“Better than Skydiving”: The Backyard Slaughter IV
October 7, 2011 9 Comments
As I continue my crusade to make sense of the desire to personally kill the meat one eats, I’m starting to notice patterns, habits, tics, and all manner of rhetorical dodges. Undoubtedly, the most common response to the brutality of hacking dinner to death out back is that “I am getting to know where my food comes from.” Sure. But I don’t buy it. I don’t buy that this desire to know where meat comes from (is it that mysterious?) is as deeply prevalent, or convincing, as the commonality of this rationalization would suggest. We don’t feel the same way–or at least act like we do– about the lotions we apply to our bodies, the clothes we wear, the cars we drive, or the pharmaceuticals we take.
But there it is, over and over again, with every blood stained account being capped with a congratulatory “I now know where meat come from” response. It was thus with some excitement–well, as excited as one can get reading blogs by people who kill their own animals–that I came across what I have always thought is a deeper reason for this trend toward urban and suburban homesteading. Here we go, with an account by our blogger about witnessing a turkey slaughter at a French farmhouse:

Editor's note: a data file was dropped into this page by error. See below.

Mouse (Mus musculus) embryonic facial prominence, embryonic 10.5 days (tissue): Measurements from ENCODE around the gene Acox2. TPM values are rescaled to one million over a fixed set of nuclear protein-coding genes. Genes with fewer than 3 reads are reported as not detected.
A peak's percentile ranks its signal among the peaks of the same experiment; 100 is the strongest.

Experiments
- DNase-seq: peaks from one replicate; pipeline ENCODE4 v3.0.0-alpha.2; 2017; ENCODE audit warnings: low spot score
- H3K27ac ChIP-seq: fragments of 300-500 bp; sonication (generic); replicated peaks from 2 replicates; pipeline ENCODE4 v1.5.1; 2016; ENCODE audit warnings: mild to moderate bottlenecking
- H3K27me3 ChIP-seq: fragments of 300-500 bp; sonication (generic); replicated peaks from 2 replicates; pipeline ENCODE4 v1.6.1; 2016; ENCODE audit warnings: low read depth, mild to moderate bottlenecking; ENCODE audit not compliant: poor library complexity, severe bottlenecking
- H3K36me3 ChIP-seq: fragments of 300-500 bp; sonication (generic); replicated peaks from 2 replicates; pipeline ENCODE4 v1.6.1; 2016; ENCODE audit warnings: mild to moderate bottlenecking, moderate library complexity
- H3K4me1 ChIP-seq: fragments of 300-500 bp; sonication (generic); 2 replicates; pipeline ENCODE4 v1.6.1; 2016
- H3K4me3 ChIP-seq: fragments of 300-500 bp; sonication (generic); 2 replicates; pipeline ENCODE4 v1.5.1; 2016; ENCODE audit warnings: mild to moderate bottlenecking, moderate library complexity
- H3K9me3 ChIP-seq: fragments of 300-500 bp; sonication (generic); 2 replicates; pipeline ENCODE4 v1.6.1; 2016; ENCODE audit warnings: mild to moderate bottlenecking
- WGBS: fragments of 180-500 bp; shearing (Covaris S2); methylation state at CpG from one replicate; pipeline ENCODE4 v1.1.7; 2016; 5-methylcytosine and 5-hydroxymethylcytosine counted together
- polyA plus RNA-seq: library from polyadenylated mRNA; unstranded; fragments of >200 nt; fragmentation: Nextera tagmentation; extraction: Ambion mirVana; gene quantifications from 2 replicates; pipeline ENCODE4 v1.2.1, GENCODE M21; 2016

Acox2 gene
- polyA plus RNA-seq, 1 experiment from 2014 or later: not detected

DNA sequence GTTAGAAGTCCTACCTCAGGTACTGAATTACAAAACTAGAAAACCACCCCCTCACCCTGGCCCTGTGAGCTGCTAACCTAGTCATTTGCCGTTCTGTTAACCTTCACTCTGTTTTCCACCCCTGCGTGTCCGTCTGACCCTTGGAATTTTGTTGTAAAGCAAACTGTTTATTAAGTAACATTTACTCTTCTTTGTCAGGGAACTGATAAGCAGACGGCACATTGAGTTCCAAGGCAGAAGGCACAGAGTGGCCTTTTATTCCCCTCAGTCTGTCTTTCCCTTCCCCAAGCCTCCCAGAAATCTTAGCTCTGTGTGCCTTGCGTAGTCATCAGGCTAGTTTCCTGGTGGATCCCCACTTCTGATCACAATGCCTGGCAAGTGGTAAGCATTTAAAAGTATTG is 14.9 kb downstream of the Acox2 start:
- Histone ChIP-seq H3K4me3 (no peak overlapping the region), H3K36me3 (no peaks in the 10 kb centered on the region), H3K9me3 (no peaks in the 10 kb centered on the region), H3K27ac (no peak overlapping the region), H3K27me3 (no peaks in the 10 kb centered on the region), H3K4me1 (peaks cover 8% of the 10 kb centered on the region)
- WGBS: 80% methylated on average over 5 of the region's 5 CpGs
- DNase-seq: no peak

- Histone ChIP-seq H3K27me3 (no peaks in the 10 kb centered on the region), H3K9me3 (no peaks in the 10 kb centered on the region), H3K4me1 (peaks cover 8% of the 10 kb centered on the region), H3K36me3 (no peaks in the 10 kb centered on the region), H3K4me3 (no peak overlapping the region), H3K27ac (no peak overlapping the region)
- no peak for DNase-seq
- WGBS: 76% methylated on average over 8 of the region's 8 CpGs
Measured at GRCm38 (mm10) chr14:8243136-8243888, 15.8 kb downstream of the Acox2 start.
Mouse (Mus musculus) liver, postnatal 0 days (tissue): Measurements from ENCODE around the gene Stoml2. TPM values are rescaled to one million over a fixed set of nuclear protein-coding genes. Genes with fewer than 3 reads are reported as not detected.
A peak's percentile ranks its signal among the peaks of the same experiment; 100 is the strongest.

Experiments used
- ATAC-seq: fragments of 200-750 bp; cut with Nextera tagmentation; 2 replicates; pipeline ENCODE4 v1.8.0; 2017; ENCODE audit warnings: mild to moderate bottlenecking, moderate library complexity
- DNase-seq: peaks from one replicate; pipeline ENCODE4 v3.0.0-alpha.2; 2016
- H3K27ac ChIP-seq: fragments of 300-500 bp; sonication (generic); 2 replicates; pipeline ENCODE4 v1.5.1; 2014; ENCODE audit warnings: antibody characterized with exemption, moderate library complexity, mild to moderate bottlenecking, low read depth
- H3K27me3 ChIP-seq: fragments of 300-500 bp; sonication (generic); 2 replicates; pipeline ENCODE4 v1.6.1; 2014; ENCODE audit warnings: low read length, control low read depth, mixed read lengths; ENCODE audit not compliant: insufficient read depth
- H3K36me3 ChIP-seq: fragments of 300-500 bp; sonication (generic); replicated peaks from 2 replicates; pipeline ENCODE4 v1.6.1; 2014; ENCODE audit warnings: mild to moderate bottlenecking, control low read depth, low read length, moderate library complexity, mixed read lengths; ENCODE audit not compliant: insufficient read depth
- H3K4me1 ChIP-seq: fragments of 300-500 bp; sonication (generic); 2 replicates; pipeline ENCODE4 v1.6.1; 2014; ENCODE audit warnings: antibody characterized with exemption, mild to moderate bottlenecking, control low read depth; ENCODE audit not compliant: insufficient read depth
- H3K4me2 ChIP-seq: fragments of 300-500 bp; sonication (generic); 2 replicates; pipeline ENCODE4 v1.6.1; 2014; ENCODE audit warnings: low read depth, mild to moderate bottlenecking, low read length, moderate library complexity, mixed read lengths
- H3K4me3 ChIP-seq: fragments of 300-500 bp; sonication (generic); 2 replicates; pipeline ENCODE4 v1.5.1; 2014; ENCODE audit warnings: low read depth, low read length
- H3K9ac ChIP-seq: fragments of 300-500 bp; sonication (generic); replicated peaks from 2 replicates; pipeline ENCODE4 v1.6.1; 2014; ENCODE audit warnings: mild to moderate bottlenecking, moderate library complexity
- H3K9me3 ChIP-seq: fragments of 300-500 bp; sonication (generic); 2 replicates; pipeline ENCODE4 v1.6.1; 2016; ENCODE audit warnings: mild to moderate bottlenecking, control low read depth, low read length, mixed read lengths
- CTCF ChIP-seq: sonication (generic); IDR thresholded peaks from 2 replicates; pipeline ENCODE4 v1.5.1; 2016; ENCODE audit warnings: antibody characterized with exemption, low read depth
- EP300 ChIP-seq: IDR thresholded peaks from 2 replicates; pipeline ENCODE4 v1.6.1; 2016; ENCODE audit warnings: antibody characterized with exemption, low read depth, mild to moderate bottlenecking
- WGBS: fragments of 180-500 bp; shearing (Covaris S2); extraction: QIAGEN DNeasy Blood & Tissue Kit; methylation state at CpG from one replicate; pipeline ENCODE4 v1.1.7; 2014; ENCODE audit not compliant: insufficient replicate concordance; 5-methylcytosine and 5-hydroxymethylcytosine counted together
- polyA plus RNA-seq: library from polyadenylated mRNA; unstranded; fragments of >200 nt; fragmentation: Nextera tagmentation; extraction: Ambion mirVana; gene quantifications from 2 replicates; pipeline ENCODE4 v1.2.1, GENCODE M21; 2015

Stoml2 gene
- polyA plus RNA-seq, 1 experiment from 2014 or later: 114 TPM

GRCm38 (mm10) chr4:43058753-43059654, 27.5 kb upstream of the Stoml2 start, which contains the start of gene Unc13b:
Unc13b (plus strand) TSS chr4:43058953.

I followed his quick gait to another barn where he had about 30 beautifully large turkey’s milling about. He grabs one by the neck, bounds his feet, and hangs him upside down in a matter of seconds and then grins at me. The kill gives him that same cave-man sort of excitement that I get. For those who aren’t squeamish, the thrill of killing your own food is an exhilaration better than skydiving. There is something so pure and animalistic about it—you embrace the energy of survival and need, the way it once was when the capture of an animal meant enough calories to survive another day and to feed and nourish your family.
Aha! The prehistoric appeal, the lure of the primitive, the desire to reconnect not with our food supply, but, alas, our inner caveman. It all Robert Bly and Joseph Campbell and the glorification of a day and age and way of life that was marked by utter despair and cruelty and abuse. Thank goodness we have evolved. Well, at least some of us have.